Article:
On hands and knees I saw then, ten inches from my nose, a trip wire rising taut from the water I was probing through the skeleton's rib cage to something in the chest cavity that was round, green, and metallic. I'd gone through mine-awareness training. I tried to remember what happened next. "You don't move," I said to Leitner. "They could be anywhere."
"I am not so stupid."
"Then what are you doing here?"
It crossed my mind that neither of us would be there but for the other.
"Both of you, please shut up." Quierin whispering just behind us, inches away. "Listen. This is a PMA3," she said, antipersonnel, with a Cyrillic Serbian stencil for the FRY—the Federal Republic of Yugoslavia. There may be others in the shallow grave sites around the border. There could be dozens. "JNA," she added, "don't like you do your job"
Quierin would go out first, exactly as she'd come. She would red-flag each of her footsteps. We in turn had to mimic precisely her path of retreat. First, turn around inside your bootprint. Slowly follow the steps she'd marked. Step only inside a flagged bootprint. "Go slow. You have lots and lots of time. Once you make the perimeter, find the backhoe track. Go up the hill going inside the track."
"Can I breathe yet?" I wanted to know.
"Breathe," Quierin whispered. The moment―her hushed voice and closeness and perfumed smell, the stillness in which every minute movement mattered―bore a hypererotic charge.
"Colonel Leitner," Queirin continued. "Don't do anything until I am up the hill. Not you either, Elliot. I call the mine cell on the Motorola. Then when I say Colonel Leitner starts up next. Elliot does not move even the pinkie until the colonel is all the way out and I say start. Who has a knife?"
I slipped out a UN "Peacekeeper" Victorinox and handed it back to her.
"This will be going slow," she said. "I have to probe every step. Be patient." She sighed and I heard the twisting of the sole of her boot, as measured as tai chi. "Greenhorns," she muttered. She stopped. Something else.
"If we have a casualty, don't help him, even if it's me. Leave us where we are, no matter how bad hurt. Comfort him with words and continue your exit. Someone will go back when a safe way is marked."
After hours, it seemed, she called to Leitner to come out. Each sucking step he took I expected a detonation. More seeming hours passed, paralyzed and cramping on all fours, staring through the rib cage of a murdered patient at a half-submerged green puck, obsessing on the questions the murdered man confronted us with.
"Elliot." Quierin's voice from above. "Now you."
By the time I'd minced up the red-flagged path, SFOR ops were on the scene―the Fukovar mine cell in flak jackets and mesh face masks, with muzzled dogs. I endured a condescending interrogation―lawyer in a war zone, cookie-pusher international getting in the way. And you watch your step too, Lieutenant, I said. Don't want you exploding my evidence.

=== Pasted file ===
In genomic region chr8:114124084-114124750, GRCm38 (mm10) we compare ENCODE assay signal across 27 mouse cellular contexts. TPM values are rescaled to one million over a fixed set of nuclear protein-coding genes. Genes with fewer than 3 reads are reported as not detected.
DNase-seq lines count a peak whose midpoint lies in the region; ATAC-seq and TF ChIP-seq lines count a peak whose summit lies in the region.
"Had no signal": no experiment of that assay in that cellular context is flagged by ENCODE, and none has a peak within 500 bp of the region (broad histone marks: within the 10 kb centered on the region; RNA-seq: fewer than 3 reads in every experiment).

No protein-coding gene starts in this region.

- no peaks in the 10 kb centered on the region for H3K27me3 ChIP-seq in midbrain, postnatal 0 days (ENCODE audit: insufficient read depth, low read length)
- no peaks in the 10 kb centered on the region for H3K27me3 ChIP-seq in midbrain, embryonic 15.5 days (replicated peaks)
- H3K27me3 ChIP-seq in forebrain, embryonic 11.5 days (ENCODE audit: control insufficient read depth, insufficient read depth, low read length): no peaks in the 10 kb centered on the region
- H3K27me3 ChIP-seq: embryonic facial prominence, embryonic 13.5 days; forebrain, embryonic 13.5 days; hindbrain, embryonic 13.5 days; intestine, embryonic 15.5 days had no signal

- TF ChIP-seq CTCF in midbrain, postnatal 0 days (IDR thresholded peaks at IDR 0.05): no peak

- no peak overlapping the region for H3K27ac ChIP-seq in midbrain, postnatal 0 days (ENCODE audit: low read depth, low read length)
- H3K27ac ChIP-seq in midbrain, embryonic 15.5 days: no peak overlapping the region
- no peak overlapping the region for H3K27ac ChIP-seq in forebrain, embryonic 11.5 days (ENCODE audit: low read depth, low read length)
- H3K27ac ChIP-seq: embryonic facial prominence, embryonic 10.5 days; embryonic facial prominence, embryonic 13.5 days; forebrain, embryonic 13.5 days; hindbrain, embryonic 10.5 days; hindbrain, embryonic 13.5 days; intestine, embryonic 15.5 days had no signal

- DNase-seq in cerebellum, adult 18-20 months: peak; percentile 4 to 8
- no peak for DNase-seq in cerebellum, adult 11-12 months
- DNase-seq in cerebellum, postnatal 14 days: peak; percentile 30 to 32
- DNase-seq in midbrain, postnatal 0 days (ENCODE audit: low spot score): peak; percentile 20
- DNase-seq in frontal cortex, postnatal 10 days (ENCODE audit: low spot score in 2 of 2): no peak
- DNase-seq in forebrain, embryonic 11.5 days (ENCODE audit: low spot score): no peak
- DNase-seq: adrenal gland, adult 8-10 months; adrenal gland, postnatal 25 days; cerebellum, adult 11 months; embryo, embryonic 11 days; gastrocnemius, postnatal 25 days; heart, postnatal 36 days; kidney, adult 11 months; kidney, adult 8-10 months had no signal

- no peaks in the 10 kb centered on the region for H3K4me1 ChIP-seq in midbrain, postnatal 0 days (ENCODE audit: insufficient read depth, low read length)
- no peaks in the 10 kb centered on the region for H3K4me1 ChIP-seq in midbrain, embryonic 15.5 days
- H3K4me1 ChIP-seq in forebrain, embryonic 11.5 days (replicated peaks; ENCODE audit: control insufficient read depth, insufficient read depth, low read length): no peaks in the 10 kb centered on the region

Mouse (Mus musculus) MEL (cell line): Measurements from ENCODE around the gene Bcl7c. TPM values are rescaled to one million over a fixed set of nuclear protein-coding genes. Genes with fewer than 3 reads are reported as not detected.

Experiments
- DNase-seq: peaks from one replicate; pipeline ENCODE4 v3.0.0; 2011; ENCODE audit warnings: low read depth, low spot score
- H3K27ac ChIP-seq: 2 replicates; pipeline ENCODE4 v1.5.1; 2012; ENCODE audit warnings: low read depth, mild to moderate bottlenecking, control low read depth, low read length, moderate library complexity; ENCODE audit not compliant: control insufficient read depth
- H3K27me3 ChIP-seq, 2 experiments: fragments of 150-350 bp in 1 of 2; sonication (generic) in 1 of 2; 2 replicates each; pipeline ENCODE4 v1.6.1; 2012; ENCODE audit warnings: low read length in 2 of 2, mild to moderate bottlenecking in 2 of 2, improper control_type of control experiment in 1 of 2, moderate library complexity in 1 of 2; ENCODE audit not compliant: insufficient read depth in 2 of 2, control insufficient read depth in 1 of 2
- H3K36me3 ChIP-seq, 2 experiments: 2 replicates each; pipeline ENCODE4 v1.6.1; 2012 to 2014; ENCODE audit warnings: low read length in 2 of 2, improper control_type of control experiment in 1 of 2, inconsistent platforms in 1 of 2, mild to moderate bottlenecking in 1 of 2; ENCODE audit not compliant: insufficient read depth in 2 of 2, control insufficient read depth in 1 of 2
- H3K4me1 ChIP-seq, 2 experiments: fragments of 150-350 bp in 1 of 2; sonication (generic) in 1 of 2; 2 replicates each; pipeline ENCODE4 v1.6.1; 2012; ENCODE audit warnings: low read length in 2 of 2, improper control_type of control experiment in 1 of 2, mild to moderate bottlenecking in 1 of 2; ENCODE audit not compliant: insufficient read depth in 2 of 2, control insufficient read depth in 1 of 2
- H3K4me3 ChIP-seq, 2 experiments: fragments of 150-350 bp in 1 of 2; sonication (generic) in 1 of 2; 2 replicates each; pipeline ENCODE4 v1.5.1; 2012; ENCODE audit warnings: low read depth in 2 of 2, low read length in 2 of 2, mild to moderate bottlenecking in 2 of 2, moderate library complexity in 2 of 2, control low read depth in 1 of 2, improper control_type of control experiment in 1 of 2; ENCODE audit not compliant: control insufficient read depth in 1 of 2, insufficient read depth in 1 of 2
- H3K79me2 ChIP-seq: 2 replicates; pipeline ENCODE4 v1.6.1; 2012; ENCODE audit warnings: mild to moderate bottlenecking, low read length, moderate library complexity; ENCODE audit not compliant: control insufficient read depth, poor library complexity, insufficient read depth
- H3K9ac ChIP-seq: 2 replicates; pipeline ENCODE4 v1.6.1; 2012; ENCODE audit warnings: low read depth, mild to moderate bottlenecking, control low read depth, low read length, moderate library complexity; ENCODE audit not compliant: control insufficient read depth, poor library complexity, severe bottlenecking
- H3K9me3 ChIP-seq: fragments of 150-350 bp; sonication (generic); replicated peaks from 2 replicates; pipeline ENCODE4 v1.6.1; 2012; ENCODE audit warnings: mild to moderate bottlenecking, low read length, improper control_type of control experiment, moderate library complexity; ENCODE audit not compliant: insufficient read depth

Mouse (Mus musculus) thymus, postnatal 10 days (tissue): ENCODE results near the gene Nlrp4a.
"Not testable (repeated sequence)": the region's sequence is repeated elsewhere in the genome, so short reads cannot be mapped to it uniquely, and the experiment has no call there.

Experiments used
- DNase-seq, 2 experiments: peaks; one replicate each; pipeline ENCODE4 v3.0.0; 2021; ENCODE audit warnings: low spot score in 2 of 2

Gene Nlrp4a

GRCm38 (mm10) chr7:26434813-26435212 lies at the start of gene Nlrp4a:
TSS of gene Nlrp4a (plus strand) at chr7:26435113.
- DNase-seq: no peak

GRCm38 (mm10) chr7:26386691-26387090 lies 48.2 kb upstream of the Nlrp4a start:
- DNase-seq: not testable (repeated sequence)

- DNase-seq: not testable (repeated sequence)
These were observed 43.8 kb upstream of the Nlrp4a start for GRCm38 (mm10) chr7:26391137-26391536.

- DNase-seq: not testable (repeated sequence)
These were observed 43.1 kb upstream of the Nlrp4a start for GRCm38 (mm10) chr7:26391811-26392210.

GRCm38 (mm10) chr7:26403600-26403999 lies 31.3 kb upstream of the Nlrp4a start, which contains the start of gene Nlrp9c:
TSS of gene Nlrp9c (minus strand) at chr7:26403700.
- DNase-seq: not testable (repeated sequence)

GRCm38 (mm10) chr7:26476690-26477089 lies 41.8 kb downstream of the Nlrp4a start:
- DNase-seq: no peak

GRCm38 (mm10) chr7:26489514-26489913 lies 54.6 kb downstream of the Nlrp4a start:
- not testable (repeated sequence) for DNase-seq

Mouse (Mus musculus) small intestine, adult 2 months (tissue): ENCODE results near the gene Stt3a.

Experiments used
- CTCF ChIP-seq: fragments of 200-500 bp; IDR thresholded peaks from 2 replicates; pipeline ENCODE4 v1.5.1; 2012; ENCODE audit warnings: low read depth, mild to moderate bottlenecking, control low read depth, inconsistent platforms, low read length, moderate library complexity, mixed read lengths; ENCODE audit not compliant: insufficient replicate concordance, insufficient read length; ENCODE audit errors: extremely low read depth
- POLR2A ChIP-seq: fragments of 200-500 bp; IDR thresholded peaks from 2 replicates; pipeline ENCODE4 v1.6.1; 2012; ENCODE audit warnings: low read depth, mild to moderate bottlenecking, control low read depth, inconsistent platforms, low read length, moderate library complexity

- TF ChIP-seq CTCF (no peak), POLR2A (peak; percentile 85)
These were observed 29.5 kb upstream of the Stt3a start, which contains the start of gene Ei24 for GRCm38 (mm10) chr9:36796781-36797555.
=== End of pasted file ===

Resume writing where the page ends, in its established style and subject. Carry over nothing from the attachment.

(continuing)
That night, at a floating tavern moored to the Croat bank of the Danube, we mulled over the problem of evil, Quierin, Leitner, and I in a mixed crowd of local bourgeois and internationals. A table of French paratroopers in red berets, OSCE bureaucrats, and shitfaced NGO interns; dour, guarded Croats who'd suddenly erupt in brief bouts of pounding laughter; the tavern owner and his moll, a dramatic, flat-chested blonde, three diamonds on an ear, styled to a stiletto edge. An outer orbit of young women with the unanimated good looks of Marina Oswald sat listlessly here and there. Downriver, yellow rowboats trailed from painters in the current, and a silver pathway led to a sickle moon.
I poured shots of pear rakija to go with the pivo and raznjici―beer and pork kabobs―and toasted my companions: You saved my life; I owe you guys. I posed a question raised by the deadly dead man I'd cowered over. Act as you would have all others act, Kant demanded, but what can we do with those who murder hospitalized civilians then booby-trap their corpses? With crimes of terror Kant couldn't imagined.
Quierin shrugged. "They just trying to kill us. What they do." Quierin, at age thirty-four, seemed to bear the weary knowledge of all Europe's, all Asia's, aeons of calamities.
"Specifically―us?" I asked.
"Sure." Leitner considered the last chunk of spiced pork on his skewer. "We're here to imprison the people you indicted and they want to scare you away. Though trying to kill us and not each other is a little different."
But I'd concluded the skeleton djinni had a message for me personally. By a corpse with a bomb in his breast I'd faced the figure of death. It felt strangely liberating.
The Exhumation Unit had had to deal with UXO―unexploded ordnance―dumped in grave sites, but until then, not trip-wire mines. Mass graves had been tampered with, but to remove bodies and thus evidence of crimes, not to commit new crimes and leave new bodies. Specifically―ours.
"Is good proof of JNA role." Quierin patted my hand and smiled. She thought me overwrought.